The Samsung Portable SSD T5 is meant to elevate data transference while still remaining relatively cost-effective.
With Samsung V-Nand flash memory and a USB 3.1 Gen 2 interface, the T5 provides transfer speeds of up to 540 mbs, that’s up to five times faster than traditional external HDDs.
Samsung promises transfers and backups of large-sized data including 4K videos and high-resolution photos will be much quicker.
Visually the drive is nothing spectacular, it uses a metal design and rounded unibody.
It comes in two distinct aluminium finishes, a blue and black version, again nothing extraordinary.
Yet, the way it looks is not what makes this drive a cool piece of technology.
The drive is smaller than the average business card, weighing just 51 grams, and only its only 10.5 mm thick.
Samsung saying that the compact, light and slim T5 is the perfect portable storage.
There are four capacity sizes for the drive, ranging from 250GB to 2TB of storage.
The T5 comes with optional password protection, with AES 256-bit hardware encryption, this is meant to keep your personal and private data more secure.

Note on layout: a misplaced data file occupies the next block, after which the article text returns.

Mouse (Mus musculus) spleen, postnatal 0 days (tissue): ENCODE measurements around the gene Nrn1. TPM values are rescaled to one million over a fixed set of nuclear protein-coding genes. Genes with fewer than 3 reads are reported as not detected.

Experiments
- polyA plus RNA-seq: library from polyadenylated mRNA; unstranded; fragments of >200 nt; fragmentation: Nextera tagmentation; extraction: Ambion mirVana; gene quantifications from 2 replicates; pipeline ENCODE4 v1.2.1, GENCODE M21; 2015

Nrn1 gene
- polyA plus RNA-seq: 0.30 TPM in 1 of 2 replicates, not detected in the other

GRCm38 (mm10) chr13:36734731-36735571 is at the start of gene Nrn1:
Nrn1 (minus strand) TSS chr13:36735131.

Interestingly you can manage this device via an app for your Android or iOS device.
The T5 can be connected to the standard range of devices including PCs, Macs, smartphones and other devices.
The device comes with both a USB Type-C to C cable and USB Type-C to A cable which promises to give users seamless connectivity without the hassle of purchasing additional adapters.
Yet, in a few years, these connectors may not be relevant anymore, especially at the rate that Apple ‘innovates’.
Samsung aims to give users simple and efficient access to massive data so they can complete tasks quickly and on the move.
- Compatible with USB 3.1 Gen2, backwards compatible.
- Four versions, 250GB, 500GB, 1TB, 2TB.
- Transfer speeds of up to 540 mbs.
- Super low-weight.
- AES 256-bit hardware encryption.
Overall the T5 is a part of the massive SSD revolution and won’t set consumers back too much for what they get.
If the device delivers on all of its promises, (while not blowing up), it could really be a benchmark for affordable SSD technology.